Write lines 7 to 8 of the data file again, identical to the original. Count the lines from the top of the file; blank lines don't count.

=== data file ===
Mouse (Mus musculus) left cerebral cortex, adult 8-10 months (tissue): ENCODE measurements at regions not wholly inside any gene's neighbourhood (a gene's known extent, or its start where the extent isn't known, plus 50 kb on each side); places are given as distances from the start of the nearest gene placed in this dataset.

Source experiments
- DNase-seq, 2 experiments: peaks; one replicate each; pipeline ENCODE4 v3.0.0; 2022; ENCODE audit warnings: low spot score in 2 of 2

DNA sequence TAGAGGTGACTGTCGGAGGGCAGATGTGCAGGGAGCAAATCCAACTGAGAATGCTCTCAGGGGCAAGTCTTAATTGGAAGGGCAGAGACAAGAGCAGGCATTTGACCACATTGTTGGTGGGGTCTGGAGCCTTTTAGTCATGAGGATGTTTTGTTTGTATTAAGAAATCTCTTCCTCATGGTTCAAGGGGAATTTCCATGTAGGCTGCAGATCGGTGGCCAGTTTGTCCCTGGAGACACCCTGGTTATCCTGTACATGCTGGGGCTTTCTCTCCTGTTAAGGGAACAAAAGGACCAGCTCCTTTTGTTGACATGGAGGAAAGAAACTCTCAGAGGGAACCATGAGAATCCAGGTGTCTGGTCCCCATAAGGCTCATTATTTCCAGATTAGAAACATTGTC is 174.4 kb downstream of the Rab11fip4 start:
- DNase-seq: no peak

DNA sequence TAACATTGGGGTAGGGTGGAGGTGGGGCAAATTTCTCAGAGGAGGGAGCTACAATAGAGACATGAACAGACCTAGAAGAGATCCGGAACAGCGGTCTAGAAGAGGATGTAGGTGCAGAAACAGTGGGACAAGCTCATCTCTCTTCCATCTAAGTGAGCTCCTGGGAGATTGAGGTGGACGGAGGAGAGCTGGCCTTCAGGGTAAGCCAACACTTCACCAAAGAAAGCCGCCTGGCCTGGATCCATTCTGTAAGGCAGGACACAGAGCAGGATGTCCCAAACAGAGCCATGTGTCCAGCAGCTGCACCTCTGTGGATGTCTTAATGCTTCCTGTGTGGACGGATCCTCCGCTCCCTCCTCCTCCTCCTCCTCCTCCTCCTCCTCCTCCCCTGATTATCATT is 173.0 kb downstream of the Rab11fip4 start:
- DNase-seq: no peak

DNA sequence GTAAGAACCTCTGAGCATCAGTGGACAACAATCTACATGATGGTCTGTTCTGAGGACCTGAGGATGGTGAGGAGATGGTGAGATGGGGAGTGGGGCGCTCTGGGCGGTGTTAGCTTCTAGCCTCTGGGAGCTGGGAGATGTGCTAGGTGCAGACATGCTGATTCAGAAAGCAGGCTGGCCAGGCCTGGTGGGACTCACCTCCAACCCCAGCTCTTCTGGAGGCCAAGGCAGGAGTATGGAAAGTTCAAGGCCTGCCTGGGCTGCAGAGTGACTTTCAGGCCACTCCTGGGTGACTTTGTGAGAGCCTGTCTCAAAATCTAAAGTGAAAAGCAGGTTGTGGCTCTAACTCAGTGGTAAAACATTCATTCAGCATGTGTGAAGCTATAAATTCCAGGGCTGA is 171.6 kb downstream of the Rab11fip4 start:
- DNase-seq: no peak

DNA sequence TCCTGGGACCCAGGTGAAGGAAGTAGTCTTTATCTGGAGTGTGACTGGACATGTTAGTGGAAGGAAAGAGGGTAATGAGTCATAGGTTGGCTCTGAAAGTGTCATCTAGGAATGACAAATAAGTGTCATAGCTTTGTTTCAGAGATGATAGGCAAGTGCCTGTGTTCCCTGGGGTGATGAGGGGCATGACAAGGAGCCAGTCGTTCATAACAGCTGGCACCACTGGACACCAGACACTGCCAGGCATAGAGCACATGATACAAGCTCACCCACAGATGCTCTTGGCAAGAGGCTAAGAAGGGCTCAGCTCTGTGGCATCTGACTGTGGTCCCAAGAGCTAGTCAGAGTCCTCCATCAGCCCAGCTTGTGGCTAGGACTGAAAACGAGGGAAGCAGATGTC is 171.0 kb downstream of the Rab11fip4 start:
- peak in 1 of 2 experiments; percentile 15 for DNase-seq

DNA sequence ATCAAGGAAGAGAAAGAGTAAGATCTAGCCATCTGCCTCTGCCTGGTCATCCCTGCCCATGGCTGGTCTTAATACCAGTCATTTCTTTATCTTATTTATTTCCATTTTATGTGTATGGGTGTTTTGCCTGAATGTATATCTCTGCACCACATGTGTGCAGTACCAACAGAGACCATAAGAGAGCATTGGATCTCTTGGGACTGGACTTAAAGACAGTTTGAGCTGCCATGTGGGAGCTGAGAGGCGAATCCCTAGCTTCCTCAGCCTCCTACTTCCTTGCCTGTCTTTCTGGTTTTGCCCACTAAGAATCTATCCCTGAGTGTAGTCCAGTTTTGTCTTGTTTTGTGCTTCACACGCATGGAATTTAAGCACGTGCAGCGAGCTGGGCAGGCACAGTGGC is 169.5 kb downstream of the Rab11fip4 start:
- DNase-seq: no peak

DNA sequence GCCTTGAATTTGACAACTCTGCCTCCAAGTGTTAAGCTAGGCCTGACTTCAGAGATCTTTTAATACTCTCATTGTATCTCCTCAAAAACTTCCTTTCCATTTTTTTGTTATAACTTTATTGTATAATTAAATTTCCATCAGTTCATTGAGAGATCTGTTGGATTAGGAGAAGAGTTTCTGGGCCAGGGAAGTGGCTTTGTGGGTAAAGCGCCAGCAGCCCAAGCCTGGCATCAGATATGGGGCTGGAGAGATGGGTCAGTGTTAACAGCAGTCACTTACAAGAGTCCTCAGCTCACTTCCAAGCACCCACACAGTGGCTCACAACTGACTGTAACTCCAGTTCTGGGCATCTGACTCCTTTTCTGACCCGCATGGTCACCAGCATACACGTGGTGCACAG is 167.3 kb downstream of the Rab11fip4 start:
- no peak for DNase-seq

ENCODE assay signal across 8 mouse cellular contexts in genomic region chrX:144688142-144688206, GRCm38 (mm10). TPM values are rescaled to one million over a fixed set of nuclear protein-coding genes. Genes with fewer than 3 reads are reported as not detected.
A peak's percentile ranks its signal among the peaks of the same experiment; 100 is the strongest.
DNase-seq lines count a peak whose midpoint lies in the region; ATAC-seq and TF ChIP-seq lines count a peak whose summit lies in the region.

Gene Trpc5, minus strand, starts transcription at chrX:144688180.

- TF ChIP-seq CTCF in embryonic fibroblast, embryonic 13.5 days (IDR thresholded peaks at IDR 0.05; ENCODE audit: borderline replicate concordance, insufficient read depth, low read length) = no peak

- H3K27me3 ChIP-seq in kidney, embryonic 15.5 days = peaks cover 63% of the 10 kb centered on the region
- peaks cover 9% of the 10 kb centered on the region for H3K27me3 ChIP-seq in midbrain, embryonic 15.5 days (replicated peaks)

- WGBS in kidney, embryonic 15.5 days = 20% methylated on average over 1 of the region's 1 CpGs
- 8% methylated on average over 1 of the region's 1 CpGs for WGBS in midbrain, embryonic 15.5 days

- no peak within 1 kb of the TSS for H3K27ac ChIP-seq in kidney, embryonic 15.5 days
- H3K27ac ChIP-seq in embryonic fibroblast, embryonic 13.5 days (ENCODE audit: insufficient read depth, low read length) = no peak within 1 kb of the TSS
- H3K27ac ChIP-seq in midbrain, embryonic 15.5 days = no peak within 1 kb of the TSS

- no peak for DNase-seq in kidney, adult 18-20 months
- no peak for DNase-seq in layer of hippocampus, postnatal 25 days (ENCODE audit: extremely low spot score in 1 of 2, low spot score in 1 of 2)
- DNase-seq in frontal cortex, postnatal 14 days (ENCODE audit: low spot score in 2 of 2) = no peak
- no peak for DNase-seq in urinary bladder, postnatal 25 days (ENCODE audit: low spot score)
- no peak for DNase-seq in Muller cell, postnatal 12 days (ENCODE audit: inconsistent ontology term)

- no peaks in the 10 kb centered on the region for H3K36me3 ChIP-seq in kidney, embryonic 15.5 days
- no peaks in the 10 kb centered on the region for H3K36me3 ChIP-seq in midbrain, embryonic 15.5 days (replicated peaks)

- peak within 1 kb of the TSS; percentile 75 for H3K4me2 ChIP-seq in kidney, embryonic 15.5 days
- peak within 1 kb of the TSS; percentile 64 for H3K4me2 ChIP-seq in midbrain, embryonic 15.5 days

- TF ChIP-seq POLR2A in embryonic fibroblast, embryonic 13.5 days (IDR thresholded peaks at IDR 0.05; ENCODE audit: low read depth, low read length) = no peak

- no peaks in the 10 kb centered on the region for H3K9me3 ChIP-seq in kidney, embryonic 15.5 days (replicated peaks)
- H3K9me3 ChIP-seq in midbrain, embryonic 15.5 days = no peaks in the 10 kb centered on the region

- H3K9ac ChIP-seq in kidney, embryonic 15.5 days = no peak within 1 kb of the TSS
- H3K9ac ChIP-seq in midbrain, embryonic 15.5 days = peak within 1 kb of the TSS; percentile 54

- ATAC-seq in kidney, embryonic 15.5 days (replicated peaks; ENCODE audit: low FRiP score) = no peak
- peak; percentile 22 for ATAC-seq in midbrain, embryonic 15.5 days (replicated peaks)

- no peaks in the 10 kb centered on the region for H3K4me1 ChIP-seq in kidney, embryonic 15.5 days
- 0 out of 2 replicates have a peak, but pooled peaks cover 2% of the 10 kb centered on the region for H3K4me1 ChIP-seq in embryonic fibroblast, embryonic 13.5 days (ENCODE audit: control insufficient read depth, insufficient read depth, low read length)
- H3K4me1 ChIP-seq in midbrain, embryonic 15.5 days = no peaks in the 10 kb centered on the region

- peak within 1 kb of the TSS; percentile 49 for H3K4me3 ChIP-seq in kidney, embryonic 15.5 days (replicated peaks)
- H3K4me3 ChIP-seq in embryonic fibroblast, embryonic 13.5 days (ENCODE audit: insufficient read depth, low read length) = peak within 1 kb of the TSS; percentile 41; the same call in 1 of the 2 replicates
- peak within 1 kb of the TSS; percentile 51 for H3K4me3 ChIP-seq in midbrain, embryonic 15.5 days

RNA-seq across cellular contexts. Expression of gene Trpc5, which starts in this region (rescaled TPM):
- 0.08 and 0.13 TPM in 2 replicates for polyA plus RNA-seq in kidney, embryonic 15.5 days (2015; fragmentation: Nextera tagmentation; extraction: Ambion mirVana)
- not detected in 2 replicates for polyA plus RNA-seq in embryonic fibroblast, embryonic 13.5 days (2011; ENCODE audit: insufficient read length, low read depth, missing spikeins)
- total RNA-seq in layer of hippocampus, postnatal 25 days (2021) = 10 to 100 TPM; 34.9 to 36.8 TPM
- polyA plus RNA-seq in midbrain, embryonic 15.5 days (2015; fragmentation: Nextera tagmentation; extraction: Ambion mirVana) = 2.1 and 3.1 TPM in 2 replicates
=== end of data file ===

- DNase-seq: no peak

DNA sequence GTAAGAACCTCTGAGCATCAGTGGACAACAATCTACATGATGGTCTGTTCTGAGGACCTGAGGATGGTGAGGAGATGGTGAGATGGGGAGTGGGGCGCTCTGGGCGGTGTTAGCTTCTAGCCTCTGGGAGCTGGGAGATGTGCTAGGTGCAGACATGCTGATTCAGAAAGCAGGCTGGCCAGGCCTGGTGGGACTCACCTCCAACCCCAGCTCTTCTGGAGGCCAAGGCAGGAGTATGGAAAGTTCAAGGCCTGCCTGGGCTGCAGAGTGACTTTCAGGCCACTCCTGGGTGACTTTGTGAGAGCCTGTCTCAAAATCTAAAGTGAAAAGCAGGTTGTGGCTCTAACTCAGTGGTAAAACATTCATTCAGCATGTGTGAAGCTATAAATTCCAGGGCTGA is 171.6 kb downstream of the Rab11fip4 start: